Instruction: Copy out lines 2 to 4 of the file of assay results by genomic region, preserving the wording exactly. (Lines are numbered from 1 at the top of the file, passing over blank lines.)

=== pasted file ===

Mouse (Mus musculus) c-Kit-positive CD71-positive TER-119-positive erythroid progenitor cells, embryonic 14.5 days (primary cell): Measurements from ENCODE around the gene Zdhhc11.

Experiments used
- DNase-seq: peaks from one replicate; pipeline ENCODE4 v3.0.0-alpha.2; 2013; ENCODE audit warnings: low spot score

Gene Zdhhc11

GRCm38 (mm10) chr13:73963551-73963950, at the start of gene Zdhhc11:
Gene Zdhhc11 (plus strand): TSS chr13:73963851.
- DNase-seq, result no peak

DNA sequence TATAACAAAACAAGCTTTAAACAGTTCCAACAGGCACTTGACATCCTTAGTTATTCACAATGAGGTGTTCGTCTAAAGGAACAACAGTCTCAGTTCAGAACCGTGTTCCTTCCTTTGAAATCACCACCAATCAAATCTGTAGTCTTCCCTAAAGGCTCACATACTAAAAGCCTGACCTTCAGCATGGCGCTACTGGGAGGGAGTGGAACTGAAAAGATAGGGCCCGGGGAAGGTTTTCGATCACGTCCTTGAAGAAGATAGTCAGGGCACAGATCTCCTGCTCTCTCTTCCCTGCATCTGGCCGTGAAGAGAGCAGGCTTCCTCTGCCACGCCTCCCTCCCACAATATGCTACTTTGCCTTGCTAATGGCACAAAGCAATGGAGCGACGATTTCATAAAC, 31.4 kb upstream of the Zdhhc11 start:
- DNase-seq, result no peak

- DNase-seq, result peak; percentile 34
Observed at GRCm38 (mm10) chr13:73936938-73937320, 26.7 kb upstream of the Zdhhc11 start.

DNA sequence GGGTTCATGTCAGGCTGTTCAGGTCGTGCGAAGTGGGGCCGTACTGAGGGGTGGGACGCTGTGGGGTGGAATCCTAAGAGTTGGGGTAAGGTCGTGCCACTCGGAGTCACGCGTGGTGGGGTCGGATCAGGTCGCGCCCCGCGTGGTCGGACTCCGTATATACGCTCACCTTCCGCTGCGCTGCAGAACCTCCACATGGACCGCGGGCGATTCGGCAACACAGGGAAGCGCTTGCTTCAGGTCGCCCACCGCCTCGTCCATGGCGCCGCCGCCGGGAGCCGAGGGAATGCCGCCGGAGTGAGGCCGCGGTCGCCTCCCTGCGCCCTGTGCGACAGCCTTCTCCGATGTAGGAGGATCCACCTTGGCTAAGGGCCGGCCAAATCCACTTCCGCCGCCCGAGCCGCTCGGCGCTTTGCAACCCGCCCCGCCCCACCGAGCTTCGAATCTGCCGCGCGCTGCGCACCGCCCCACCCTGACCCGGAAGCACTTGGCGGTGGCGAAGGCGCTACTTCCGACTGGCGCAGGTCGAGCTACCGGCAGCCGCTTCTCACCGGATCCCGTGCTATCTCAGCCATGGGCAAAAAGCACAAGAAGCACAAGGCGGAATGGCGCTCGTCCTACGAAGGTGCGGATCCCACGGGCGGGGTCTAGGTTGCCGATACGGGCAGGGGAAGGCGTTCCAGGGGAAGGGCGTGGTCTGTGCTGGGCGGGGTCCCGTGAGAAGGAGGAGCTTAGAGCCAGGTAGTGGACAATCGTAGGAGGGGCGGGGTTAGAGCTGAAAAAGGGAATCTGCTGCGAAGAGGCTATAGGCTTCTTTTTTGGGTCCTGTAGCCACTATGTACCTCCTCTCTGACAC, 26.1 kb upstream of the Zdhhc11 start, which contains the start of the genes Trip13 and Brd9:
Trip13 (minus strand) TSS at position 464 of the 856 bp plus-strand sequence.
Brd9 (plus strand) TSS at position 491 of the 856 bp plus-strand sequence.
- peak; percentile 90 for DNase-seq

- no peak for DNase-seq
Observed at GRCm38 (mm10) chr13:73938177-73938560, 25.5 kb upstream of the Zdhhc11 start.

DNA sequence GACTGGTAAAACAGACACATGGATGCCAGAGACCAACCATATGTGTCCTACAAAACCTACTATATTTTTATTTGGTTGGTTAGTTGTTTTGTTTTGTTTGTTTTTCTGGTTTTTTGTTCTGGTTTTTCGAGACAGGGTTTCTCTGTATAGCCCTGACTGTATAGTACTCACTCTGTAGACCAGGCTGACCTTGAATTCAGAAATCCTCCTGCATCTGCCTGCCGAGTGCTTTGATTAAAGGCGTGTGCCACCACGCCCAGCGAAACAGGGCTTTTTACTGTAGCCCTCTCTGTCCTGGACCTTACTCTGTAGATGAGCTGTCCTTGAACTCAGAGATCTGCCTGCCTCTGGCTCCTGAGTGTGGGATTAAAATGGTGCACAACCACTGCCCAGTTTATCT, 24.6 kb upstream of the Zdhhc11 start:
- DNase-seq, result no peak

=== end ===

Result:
Experiments used
- DNase-seq: peaks from one replicate; pipeline ENCODE4 v3.0.0-alpha.2; 2013; ENCODE audit warnings: low spot score

Gene Zdhhc11